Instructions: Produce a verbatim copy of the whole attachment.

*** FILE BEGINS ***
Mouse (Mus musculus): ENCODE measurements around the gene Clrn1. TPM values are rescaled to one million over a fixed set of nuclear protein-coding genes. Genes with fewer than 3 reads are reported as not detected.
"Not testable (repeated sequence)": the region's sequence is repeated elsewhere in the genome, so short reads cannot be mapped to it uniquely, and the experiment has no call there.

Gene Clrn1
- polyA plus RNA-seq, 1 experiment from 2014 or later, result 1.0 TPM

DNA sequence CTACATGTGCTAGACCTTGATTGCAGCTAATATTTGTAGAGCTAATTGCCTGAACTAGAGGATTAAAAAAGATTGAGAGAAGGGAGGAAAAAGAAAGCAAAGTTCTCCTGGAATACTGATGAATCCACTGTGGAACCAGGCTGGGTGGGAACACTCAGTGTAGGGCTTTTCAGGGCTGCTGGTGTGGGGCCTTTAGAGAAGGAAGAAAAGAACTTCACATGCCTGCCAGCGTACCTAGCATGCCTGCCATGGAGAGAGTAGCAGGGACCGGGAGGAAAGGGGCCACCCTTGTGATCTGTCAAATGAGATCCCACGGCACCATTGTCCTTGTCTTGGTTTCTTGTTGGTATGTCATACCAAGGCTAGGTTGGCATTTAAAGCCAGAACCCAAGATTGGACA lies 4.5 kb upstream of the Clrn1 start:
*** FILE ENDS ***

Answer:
Mouse (Mus musculus): ENCODE measurements around the gene Clrn1. TPM values are rescaled to one million over a fixed set of nuclear protein-coding genes. Genes with fewer than 3 reads are reported as not detected.
"Not testable (repeated sequence)": the region's sequence is repeated elsewhere in the genome, so short reads cannot be mapped to it uniquely, and the experiment has no call there.

Gene Clrn1
- polyA plus RNA-seq, 1 experiment from 2014 or later, result 1.0 TPM

DNA sequence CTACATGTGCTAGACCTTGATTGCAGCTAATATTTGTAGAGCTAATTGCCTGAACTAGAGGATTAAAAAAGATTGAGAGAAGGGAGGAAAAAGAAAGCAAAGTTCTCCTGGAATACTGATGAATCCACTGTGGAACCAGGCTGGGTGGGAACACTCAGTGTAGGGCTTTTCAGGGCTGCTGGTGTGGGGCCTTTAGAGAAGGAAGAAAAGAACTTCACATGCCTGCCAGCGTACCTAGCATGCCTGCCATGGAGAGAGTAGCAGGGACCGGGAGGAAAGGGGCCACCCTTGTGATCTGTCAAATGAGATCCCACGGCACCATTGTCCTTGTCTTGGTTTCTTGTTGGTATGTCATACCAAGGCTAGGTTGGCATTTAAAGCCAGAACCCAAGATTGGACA lies 4.5 kb upstream of the Clrn1 start: